Ashcroft proposed to expand the definition of "terrorist activity" to include the use, or the threat to use, any "explosive, firearm, or other weapon or dangerous device" with the intent to endanger persons or property.26 Under this expanded definition, disturbances such as bar room brawls or rock throwing could be considered terrorist activities.
The proposal also did not distinguish between foreign or domestic organizations, so that anti-abortion or pro-environmental organizations that have ever, in the past, used or threatened to use a weapon against a person or property could be considered terrorist organizations. One critic said that the legislation "might make PETA a terrorist organization because one of its members hit the Secretary of Agriculture with a pie."27
Libertarian columnist Jacob Sullum noted that some provisions of the Ashcroft proposal "have little or nothing to do with terrorism. For instance, the bill allows the seizure of a defendant's assets before trial, even when the assets are not connected to the alleged offense. It also authorizes the government to seek warrants for 'sneak and peak' searches, conducted without notifying the target. Both sections apply to all criminal cases."28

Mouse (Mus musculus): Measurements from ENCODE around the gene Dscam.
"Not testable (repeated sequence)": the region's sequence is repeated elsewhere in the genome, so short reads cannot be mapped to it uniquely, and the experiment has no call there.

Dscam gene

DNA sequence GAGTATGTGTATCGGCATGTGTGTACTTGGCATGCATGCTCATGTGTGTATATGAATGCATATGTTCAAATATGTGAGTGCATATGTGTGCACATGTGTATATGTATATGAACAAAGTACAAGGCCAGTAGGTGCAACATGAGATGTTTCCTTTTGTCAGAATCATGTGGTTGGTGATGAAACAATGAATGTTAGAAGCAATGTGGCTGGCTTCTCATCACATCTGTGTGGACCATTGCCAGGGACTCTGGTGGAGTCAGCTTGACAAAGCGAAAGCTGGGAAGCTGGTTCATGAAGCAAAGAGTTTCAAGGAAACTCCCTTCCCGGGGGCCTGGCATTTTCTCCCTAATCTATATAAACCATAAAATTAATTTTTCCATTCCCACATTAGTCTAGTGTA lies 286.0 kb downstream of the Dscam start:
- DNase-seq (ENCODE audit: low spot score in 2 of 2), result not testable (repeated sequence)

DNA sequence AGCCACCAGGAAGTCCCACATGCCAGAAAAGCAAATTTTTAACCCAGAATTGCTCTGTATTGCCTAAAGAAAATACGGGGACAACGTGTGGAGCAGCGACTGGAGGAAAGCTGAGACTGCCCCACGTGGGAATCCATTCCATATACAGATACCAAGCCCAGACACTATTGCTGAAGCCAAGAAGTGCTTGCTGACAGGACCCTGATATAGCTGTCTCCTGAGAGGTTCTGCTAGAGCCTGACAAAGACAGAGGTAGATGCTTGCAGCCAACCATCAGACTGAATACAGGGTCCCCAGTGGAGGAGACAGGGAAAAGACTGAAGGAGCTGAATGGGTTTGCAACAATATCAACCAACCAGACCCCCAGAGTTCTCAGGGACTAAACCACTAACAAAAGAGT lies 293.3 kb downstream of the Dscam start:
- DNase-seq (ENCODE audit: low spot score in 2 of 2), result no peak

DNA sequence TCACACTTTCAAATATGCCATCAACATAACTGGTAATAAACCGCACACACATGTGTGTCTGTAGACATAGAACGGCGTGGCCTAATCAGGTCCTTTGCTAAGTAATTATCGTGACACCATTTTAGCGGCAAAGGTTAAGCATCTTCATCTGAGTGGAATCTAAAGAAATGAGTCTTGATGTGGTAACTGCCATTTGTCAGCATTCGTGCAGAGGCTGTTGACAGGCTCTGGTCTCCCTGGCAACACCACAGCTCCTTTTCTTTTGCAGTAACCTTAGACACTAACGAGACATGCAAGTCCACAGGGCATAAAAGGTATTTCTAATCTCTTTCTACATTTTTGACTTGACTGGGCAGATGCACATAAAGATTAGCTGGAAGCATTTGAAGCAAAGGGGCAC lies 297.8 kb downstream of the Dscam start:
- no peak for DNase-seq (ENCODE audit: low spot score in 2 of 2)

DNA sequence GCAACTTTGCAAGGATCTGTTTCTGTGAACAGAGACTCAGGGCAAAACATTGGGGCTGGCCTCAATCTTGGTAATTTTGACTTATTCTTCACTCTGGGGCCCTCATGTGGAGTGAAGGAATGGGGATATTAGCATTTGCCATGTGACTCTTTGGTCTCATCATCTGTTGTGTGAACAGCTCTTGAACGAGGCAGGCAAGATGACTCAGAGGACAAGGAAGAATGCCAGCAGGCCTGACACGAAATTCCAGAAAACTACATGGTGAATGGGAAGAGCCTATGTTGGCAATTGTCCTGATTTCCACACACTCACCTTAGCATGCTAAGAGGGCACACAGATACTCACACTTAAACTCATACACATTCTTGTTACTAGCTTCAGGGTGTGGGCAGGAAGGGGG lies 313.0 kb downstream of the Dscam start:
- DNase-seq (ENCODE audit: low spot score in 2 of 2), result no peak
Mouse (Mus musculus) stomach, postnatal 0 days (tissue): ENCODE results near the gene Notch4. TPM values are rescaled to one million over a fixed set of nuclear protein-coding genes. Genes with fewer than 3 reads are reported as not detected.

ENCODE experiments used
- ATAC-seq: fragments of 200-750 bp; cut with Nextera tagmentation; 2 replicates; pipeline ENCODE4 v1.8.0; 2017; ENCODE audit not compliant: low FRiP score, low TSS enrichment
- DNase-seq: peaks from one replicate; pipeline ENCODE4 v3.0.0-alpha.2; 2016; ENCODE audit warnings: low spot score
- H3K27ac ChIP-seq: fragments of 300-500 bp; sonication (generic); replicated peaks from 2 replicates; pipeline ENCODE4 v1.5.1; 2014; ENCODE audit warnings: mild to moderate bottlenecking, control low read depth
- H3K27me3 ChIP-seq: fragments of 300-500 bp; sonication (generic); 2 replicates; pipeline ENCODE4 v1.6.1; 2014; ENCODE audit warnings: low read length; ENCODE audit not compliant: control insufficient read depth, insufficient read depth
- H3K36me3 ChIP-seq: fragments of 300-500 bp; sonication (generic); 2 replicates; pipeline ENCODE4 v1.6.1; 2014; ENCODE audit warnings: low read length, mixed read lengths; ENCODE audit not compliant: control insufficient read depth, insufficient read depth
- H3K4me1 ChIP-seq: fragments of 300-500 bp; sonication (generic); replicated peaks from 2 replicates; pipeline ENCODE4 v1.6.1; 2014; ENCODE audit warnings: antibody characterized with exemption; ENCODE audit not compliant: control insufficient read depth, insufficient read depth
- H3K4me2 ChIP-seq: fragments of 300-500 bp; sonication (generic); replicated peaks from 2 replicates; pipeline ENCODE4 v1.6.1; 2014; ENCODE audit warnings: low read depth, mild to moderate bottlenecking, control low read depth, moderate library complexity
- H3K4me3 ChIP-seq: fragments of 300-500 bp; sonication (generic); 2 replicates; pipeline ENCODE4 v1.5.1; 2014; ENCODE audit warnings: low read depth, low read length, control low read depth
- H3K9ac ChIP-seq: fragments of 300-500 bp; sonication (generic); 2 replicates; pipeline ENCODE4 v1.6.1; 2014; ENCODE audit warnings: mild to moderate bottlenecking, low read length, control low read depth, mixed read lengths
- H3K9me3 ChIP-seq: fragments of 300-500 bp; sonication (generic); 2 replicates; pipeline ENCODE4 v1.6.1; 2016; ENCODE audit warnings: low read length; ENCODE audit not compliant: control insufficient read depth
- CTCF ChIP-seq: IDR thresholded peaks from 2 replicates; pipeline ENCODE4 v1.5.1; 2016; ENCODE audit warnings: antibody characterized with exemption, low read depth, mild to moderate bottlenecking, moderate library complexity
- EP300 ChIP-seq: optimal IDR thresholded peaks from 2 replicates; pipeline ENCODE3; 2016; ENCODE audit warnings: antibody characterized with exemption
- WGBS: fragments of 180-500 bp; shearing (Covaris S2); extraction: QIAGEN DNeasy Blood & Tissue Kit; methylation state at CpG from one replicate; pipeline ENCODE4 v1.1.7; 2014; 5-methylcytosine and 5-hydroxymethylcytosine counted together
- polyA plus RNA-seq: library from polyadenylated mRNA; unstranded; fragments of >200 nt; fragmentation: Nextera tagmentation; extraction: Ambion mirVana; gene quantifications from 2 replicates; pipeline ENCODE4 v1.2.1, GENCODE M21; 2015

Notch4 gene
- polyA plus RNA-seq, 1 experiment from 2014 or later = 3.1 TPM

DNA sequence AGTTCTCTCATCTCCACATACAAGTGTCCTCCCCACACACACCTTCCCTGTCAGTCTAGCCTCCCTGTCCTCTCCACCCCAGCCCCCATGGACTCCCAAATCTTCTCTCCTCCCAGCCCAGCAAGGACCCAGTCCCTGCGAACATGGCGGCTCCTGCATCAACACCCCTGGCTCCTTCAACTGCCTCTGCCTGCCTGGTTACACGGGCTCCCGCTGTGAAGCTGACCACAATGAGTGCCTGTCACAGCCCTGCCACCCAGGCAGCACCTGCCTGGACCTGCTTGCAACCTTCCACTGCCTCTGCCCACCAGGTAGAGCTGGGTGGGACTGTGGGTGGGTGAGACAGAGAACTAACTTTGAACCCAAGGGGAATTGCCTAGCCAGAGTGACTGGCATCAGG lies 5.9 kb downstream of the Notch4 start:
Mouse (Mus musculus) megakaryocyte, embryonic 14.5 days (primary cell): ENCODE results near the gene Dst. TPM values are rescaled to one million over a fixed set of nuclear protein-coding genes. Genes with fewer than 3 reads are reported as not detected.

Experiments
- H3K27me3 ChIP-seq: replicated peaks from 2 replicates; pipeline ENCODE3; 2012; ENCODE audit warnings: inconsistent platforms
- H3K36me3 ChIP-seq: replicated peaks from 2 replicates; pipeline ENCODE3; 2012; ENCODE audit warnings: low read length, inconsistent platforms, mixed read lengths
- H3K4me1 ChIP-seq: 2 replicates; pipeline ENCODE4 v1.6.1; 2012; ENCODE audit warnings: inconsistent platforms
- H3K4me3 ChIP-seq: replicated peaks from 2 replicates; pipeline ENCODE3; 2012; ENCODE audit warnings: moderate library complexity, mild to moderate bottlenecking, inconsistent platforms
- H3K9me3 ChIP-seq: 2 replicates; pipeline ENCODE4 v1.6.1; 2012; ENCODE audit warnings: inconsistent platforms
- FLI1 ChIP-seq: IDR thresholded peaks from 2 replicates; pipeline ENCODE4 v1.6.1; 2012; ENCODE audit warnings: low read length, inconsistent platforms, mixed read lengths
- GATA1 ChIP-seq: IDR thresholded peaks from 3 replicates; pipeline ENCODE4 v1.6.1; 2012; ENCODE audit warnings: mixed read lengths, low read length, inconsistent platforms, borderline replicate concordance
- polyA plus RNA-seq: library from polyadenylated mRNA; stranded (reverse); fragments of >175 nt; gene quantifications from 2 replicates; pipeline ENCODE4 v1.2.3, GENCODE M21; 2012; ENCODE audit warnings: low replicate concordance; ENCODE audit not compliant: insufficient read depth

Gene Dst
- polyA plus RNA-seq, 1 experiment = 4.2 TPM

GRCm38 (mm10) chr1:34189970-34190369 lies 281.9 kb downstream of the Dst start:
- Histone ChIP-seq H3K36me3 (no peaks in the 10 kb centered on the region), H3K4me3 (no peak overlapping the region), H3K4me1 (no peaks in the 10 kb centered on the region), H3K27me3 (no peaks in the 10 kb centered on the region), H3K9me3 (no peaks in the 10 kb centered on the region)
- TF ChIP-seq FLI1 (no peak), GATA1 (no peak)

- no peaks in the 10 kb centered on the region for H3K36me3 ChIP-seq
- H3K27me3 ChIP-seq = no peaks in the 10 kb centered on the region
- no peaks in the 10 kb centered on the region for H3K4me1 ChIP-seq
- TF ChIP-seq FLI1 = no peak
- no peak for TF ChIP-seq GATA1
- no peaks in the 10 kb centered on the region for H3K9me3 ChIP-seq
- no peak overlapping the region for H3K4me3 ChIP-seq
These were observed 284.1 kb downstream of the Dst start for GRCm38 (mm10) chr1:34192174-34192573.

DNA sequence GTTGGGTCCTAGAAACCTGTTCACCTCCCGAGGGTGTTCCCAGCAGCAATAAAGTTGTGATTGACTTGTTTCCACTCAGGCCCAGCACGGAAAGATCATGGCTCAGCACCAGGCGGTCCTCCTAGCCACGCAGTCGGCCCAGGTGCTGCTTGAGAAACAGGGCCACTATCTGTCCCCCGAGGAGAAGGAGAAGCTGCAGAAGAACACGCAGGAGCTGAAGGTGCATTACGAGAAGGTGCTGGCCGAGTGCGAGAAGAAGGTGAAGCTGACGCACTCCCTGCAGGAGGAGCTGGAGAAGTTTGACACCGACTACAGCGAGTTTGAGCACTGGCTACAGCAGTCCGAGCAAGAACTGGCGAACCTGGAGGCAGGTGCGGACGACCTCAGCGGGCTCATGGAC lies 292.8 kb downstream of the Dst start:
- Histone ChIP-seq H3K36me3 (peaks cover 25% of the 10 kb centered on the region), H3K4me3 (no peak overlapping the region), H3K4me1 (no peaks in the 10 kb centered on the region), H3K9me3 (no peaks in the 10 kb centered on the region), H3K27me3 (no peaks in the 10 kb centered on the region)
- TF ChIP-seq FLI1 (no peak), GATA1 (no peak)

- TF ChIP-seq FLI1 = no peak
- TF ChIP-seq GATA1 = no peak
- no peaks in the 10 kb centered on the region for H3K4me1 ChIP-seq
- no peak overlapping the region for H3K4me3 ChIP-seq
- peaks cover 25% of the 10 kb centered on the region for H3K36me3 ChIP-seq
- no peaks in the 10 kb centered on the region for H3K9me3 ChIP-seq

Furthermore, the Ashcroft proposal contained a provision establishing "a DNA database for every person convicted of any felony or certain sex offenses," almost all of which are entirely unrelated to terrorism.29